Developmental delay in communication – Risk factors

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Developmental delay 12 months of age

Developmental delay in communication

Do you have a 1-3-year-old who is late to talk or shows signs of developmental delay in communication? Perhaps you’re not sure whether you should wait or seek early intervention now?

Ultimately, it can be so hard to determine whether you need to seek professional help now or later. You don’t want to have to go down the route of early intervention if it’s not necessary.

Luckily, there’s lots of research focusing on the field of late talking (aka ‘late language emergence’). The research focuses on signs or symptoms that may indicate ongoing communication delay.

Risk factors:

Research has extensively compared children with communication delays with typically developing children. Researchers looked at variables linked to communication development. As such, specific family and child factors have been widely documented. These factors indicate a child’s risk of ongoing developmental delay or disorder in communication.

These risk factors are:

Child-specific as follows,

  • Gender: As per research, boys are at higher risk for developmental delay in communication than girls (Collison et al., 2016; Horowitz et al., 2003; Klee et al., 1998; Rescorla, 1989, 2002, 2001)
  • Motor development: Children delayed in communication are found to have delayed motor development (in the absence of disorders or syndromes associated with motor delays). As compared with typically developing children (Klee et al., 1998; Rescorla & Alley, 2001).
  • Birth status: Children born at less than 85% of their optimum birth weight OR earlier than 37 weeks gestation are found to be at higher risk for developmental delay in communication/disorder (Zubrick et al., 2007).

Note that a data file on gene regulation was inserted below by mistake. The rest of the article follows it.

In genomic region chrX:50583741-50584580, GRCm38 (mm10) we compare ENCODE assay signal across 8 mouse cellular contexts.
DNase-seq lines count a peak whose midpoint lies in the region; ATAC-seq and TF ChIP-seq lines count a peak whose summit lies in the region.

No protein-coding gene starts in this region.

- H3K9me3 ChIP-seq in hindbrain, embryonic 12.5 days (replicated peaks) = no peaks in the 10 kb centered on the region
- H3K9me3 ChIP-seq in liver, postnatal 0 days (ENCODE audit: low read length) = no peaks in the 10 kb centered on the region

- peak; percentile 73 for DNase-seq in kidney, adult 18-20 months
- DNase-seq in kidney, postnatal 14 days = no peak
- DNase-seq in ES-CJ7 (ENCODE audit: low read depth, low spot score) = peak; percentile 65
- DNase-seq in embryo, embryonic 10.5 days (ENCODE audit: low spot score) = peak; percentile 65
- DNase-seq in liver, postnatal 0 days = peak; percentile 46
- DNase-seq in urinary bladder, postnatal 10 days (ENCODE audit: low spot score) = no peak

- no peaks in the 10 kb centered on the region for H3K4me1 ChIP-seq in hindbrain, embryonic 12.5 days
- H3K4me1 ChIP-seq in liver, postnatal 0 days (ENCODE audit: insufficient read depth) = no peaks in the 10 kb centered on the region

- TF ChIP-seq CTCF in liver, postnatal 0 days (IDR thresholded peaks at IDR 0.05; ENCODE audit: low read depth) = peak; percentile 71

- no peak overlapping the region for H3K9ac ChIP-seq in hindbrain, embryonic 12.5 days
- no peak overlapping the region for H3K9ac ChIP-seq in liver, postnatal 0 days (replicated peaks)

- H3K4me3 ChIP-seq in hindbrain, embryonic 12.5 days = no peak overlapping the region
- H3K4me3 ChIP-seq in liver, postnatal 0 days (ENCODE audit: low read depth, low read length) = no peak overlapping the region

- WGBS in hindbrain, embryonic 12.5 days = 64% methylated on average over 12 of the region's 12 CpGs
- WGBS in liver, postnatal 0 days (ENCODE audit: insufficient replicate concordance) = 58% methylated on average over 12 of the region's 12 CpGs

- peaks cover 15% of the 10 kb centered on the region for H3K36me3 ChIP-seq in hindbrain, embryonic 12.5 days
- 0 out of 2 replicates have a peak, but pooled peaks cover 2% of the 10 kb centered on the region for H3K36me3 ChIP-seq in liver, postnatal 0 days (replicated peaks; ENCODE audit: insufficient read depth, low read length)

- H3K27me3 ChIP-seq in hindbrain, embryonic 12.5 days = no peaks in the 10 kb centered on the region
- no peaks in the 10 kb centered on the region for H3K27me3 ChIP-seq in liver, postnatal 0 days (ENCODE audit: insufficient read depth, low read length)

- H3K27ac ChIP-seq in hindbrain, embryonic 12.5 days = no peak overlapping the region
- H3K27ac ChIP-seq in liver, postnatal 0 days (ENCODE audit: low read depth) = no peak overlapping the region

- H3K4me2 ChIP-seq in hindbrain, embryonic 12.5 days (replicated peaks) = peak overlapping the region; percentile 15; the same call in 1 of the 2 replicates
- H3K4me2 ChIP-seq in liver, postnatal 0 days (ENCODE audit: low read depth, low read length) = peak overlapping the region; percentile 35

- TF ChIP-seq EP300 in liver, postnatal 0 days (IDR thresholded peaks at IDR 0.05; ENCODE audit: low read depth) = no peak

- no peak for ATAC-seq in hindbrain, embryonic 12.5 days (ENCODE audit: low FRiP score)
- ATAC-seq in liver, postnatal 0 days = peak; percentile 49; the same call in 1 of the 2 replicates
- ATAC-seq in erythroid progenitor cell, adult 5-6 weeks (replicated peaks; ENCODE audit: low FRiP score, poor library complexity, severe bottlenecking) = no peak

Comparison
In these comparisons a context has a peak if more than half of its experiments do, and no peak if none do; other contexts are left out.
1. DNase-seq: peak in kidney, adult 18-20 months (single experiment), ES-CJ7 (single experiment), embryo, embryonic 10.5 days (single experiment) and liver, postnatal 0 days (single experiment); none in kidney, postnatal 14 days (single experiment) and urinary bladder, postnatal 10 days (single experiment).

• Early language development: language abilities at 12 months appear to be one of the better predictors of communication skills at 2 years (Reilly et al., 2007).

Family specific as follows,

  • Family history: Children with developmental delay in communication are more likely to have a parent with a history of developmental delay in communication (Collison et al., 2016; Ellis Weismer et al., 1994; Paul, 1991; Rescorla & Schwartz, 1990)
  • Presence of siblings: Children with delay in communication are less likely than children without to be an only child. These findings may reflect decreased maternal resources available to the child (Zubrick et al., 2007).

Reduce the chance of ongoing developmental delay in communication

Developmental delay what to do at home

Additionally, there are also a number of factors that can mitigate children from these risk factors. These are referred to as protective factors, and essentially provide a language and socially rich environment for children! Protective factors for developmental delay in communication are:

  • Sharing and reading books on a daily basis.
  • Providing many opportunities for informal play
  • Exposure to structured and unstructured individual/group play environments and conversations regularly.
  • Mothers having access to pre, peri and postnatal care.
  • Engagement in gross & fine motor activities.

Not entirely sure whether your child needs early intervention?

Screener for language delay

So, check out the Online Speechie Screener.

Interested in learning how to enrich your child’s environment?

Help your child talk home program

Download the Speechie Parent Playbook here

The Speechie Parent Playbook will assist you to develop your child’s talking at home by providing you with easy & digestible activities & strategies that you can incorporate into your everyday routine and playtime – ALL organised into the 3 communication stages!

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